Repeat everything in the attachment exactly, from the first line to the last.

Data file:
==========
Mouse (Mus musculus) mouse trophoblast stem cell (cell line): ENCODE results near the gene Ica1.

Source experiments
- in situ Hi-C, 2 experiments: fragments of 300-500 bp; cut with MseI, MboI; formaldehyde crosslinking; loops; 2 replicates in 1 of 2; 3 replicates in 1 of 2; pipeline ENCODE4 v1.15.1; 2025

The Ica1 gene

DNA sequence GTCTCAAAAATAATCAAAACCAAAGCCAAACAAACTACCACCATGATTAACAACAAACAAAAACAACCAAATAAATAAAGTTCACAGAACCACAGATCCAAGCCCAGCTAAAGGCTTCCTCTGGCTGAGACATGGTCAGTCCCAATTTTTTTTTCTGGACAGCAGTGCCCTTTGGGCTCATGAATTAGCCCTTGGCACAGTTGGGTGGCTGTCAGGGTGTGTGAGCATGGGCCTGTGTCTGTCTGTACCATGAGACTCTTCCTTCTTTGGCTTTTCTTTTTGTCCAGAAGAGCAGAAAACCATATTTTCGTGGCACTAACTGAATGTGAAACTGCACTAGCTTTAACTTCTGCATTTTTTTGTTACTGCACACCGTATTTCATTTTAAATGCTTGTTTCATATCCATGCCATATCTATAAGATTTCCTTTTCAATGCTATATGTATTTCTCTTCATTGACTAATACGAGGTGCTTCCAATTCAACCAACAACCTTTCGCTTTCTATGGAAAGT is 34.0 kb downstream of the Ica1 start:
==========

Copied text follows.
Mouse (Mus musculus) mouse trophoblast stem cell (cell line): ENCODE results near the gene Ica1.

Source experiments
- in situ Hi-C, 2 experiments: fragments of 300-500 bp; cut with MseI, MboI; formaldehyde crosslinking; loops; 2 replicates in 1 of 2; 3 replicates in 1 of 2; pipeline ENCODE4 v1.15.1; 2025

The Ica1 gene

DNA sequence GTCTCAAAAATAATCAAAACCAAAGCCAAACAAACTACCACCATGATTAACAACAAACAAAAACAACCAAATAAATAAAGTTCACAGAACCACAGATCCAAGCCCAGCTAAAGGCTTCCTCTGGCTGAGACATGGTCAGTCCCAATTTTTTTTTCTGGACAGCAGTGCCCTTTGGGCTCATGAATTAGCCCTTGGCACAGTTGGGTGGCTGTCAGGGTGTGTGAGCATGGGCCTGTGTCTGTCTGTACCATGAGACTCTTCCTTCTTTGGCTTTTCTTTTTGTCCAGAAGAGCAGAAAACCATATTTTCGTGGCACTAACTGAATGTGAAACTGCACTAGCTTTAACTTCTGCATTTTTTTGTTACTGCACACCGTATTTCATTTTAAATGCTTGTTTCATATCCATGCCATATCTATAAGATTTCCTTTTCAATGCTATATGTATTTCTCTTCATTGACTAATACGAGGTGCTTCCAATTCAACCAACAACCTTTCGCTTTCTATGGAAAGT is 34.0 kb downstream of the Ica1 start: